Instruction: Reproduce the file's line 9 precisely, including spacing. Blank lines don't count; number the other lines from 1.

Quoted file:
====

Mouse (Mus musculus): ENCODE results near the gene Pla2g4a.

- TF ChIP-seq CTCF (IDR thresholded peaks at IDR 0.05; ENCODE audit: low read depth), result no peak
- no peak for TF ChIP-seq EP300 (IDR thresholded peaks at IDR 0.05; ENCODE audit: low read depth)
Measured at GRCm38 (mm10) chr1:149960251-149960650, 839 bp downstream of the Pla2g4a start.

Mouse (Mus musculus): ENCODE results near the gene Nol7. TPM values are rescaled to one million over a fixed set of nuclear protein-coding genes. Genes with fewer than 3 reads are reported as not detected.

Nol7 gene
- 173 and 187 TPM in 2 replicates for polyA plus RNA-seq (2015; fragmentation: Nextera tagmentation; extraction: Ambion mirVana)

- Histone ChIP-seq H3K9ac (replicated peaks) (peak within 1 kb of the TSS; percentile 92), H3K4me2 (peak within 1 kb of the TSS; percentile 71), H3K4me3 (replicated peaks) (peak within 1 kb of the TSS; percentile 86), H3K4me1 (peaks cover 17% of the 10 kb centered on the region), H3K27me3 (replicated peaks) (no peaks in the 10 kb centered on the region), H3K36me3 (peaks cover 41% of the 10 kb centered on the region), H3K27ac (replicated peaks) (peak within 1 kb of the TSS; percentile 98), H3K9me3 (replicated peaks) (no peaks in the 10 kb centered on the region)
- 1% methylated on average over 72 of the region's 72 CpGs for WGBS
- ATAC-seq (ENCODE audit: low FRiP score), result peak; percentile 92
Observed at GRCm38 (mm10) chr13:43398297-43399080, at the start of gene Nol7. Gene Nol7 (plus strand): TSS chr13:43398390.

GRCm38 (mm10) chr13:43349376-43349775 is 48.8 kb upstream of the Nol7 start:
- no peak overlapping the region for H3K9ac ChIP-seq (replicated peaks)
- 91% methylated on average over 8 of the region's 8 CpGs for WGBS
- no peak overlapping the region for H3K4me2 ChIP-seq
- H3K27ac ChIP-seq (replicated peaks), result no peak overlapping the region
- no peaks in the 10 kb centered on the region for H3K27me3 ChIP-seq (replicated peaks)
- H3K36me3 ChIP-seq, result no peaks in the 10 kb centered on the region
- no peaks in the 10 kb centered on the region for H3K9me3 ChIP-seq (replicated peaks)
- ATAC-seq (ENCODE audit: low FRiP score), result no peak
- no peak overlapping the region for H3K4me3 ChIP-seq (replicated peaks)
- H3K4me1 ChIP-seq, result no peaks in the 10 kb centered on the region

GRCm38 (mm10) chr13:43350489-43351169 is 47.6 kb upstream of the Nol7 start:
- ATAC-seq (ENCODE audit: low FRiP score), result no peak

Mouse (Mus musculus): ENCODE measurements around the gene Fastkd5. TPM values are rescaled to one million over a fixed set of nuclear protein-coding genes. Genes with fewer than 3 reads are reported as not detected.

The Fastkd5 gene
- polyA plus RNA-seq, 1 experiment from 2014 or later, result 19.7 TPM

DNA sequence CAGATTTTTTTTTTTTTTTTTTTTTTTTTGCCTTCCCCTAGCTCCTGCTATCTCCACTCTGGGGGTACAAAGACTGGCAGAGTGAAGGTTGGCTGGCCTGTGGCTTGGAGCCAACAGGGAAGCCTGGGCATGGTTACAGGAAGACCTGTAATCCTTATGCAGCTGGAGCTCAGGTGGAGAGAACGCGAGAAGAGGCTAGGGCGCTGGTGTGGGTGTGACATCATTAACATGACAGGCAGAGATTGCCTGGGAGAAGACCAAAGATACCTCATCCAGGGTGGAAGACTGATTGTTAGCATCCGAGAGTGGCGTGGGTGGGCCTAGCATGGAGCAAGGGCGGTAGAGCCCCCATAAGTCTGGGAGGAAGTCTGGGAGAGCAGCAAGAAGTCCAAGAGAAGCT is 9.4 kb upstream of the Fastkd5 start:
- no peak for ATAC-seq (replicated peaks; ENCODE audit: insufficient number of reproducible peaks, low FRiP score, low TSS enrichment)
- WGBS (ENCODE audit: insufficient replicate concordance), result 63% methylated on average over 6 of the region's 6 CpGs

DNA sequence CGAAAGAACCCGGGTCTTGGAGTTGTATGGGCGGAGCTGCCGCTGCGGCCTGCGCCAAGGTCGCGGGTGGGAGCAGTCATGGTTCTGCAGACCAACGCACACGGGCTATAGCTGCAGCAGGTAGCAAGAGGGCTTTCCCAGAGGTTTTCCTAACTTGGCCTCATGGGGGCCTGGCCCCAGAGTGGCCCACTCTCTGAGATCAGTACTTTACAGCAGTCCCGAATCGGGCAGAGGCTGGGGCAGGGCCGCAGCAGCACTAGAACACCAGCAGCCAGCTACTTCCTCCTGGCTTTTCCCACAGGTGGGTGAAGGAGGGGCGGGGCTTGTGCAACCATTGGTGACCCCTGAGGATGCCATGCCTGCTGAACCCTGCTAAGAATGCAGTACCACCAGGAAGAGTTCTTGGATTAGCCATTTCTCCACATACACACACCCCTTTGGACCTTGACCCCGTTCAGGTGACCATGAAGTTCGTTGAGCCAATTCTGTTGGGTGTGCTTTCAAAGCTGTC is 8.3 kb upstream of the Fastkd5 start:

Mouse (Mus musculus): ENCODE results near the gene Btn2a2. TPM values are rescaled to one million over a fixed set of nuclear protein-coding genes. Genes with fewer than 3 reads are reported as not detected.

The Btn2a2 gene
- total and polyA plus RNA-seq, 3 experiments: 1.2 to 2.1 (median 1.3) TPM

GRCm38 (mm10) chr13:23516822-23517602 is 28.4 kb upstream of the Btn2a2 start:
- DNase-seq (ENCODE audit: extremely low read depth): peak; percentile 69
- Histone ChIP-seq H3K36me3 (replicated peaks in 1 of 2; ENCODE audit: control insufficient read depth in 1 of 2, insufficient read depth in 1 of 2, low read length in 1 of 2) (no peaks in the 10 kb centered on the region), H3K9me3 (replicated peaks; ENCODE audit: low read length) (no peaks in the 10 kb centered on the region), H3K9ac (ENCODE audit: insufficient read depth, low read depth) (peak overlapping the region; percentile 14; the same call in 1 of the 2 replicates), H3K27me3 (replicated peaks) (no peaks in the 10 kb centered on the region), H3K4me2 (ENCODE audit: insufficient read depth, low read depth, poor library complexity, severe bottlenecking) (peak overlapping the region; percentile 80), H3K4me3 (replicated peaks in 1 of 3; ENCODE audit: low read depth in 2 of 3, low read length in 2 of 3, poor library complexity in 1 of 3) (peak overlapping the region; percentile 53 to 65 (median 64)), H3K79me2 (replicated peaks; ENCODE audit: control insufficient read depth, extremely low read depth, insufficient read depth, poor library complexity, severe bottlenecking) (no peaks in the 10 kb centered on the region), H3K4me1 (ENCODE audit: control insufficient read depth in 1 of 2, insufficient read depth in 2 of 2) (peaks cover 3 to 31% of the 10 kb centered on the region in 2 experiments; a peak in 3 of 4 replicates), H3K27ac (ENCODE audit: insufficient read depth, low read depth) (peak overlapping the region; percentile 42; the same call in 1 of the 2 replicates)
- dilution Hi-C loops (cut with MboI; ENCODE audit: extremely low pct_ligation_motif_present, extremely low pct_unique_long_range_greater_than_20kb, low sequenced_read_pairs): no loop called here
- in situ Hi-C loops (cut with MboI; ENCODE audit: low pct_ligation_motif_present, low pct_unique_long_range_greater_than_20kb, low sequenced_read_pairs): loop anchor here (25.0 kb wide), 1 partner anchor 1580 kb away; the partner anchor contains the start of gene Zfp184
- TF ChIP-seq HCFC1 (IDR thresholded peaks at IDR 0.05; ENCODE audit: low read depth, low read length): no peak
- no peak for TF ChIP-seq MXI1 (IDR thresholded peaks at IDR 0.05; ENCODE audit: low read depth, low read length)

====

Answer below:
- 1% methylated on average over 72 of the region's 72 CpGs for WGBS